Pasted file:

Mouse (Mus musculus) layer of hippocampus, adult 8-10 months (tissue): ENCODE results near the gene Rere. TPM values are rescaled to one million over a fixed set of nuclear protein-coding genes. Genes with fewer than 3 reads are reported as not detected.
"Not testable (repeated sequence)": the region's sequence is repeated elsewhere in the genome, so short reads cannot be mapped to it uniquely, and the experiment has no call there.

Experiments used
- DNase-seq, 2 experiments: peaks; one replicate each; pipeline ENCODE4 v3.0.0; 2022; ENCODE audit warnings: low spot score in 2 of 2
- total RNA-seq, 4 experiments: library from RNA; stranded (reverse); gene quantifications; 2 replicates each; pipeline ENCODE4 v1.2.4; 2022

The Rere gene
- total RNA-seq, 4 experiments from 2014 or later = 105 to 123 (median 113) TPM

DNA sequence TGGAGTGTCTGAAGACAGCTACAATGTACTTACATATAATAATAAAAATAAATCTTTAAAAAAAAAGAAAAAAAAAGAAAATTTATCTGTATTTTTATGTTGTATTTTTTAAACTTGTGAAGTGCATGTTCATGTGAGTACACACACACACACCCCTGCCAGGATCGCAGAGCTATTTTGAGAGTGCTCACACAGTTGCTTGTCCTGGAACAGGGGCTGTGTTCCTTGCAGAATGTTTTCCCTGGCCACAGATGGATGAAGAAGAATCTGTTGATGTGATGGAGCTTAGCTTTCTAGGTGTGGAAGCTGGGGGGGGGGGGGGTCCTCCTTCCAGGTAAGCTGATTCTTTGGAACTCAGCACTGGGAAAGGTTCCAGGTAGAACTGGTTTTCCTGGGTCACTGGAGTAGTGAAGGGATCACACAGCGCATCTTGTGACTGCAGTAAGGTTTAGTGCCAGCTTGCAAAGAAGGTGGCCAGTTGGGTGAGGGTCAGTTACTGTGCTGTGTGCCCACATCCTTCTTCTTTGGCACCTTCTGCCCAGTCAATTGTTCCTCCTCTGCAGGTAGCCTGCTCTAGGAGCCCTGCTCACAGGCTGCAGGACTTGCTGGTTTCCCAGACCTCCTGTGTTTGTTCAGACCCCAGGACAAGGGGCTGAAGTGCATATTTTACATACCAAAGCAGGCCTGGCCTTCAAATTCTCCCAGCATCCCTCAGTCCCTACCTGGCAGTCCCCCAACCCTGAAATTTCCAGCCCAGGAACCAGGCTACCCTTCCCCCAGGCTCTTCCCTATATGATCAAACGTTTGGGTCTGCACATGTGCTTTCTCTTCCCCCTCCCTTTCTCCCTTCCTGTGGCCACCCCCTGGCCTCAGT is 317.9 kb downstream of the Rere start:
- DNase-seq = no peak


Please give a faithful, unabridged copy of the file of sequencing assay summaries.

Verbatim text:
Mouse (Mus musculus) layer of hippocampus, adult 8-10 months (tissue): ENCODE results near the gene Rere. TPM values are rescaled to one million over a fixed set of nuclear protein-coding genes. Genes with fewer than 3 reads are reported as not detected.
"Not testable (repeated sequence)": the region's sequence is repeated elsewhere in the genome, so short reads cannot be mapped to it uniquely, and the experiment has no call there.

Experiments used
- DNase-seq, 2 experiments: peaks; one replicate each; pipeline ENCODE4 v3.0.0; 2022; ENCODE audit warnings: low spot score in 2 of 2
- total RNA-seq, 4 experiments: library from RNA; stranded (reverse); gene quantifications; 2 replicates each; pipeline ENCODE4 v1.2.4; 2022

The Rere gene
- total RNA-seq, 4 experiments from 2014 or later = 105 to 123 (median 113) TPM

DNA sequence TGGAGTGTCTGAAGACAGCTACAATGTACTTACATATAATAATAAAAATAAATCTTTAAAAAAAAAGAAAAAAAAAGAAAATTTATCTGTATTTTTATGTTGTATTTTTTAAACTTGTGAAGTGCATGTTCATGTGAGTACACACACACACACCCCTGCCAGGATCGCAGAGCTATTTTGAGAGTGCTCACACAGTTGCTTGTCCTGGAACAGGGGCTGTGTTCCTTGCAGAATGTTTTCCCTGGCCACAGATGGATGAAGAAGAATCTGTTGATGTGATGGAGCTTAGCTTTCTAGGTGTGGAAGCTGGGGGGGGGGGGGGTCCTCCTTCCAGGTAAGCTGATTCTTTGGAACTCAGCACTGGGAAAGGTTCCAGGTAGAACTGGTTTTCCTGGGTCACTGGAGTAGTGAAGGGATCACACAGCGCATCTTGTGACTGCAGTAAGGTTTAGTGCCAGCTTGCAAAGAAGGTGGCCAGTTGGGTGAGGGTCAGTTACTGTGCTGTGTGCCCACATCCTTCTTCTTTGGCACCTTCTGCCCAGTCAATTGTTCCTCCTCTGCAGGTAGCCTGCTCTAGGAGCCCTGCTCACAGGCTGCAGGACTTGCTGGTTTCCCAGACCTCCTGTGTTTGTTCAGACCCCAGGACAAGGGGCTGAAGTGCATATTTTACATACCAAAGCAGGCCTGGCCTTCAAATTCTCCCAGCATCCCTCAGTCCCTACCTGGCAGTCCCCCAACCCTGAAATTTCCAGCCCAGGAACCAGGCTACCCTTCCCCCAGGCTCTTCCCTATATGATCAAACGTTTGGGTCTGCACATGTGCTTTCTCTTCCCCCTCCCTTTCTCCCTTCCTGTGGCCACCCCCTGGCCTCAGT is 317.9 kb downstream of the Rere start:
- DNase-seq = no peak